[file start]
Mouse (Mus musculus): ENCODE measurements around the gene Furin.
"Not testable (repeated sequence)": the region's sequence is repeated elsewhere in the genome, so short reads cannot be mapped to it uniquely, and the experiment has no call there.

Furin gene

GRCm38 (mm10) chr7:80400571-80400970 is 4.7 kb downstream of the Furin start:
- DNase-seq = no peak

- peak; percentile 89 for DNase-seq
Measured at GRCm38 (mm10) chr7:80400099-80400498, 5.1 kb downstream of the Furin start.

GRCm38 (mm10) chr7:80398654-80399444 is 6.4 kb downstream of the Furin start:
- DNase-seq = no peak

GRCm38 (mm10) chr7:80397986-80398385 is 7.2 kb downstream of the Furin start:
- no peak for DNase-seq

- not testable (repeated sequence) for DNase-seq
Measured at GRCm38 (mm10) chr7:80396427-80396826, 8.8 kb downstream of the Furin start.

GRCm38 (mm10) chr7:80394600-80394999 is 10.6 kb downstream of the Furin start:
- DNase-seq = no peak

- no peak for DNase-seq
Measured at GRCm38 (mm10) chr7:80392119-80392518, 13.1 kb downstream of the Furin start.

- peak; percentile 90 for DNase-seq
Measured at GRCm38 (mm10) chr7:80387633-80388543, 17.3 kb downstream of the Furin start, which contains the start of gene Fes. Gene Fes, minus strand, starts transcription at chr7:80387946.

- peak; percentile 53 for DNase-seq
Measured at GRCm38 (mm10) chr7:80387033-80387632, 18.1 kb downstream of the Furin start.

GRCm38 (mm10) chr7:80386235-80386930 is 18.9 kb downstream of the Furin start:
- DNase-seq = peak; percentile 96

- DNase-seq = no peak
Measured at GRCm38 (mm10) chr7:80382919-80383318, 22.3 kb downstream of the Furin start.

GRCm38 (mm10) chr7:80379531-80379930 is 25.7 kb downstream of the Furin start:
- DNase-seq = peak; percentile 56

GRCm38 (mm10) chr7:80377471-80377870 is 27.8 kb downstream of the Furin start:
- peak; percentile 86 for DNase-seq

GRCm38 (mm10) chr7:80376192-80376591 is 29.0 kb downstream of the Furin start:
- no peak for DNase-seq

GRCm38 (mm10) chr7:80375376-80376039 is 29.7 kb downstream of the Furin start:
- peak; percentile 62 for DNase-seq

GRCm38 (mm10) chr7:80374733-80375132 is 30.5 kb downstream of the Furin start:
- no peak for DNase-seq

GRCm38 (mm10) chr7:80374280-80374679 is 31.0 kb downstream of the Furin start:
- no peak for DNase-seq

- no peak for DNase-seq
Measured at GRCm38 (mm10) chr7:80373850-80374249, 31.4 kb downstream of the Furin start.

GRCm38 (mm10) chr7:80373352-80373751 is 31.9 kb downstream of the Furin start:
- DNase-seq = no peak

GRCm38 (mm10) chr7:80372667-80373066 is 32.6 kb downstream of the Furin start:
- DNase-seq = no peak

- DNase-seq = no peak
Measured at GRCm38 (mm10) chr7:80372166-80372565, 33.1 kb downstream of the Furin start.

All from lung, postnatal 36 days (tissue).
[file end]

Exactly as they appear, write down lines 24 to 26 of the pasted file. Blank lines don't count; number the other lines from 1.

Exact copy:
- DNase-seq = no peak
Measured at GRCm38 (mm10) chr7:80382919-80383318, 22.3 kb downstream of the Furin start.

GRCm38 (mm10) chr7:80379531-80379930 is 25.7 kb downstream of the Furin start: